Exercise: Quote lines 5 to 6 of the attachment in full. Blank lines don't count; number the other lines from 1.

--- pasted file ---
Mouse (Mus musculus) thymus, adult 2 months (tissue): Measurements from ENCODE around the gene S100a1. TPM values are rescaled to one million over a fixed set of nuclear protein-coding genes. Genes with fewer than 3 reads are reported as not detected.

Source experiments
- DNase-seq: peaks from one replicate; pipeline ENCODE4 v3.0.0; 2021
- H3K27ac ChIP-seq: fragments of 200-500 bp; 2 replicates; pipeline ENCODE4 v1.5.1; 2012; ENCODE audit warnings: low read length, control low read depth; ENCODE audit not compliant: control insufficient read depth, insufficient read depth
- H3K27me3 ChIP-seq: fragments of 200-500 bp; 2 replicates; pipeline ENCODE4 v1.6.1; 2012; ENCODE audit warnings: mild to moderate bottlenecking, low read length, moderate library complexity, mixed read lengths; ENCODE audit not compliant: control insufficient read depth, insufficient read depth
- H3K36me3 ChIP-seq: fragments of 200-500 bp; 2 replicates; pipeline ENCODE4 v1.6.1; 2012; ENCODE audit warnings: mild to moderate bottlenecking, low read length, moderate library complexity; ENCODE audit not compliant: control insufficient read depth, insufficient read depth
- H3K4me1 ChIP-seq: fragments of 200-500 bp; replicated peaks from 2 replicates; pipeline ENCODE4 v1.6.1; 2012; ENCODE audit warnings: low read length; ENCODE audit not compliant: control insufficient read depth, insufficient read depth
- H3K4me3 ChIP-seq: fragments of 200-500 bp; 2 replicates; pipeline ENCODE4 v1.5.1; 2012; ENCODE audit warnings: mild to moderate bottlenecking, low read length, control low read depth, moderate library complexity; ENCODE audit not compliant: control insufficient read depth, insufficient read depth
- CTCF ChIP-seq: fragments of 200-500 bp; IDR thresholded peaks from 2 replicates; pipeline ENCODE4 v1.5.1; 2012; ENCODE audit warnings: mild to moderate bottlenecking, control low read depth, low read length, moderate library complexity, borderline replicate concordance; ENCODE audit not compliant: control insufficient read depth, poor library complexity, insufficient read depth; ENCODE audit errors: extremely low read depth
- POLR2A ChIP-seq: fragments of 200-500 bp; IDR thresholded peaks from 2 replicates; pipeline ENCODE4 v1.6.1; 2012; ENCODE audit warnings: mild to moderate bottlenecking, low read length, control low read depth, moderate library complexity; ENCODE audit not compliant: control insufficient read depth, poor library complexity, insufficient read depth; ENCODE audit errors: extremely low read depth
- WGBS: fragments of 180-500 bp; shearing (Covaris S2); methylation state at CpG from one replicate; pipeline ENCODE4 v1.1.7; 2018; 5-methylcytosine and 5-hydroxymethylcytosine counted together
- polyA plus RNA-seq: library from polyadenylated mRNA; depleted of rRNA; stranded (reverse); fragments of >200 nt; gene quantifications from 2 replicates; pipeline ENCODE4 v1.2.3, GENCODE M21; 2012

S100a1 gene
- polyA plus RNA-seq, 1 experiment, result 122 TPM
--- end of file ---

- H3K27me3 ChIP-seq: fragments of 200-500 bp; 2 replicates; pipeline ENCODE4 v1.6.1; 2012; ENCODE audit warnings: mild to moderate bottlenecking, low read length, moderate library complexity, mixed read lengths; ENCODE audit not compliant: control insufficient read depth, insufficient read depth
- H3K36me3 ChIP-seq: fragments of 200-500 bp; 2 replicates; pipeline ENCODE4 v1.6.1; 2012; ENCODE audit warnings: mild to moderate bottlenecking, low read length, moderate library complexity; ENCODE audit not compliant: control insufficient read depth, insufficient read depth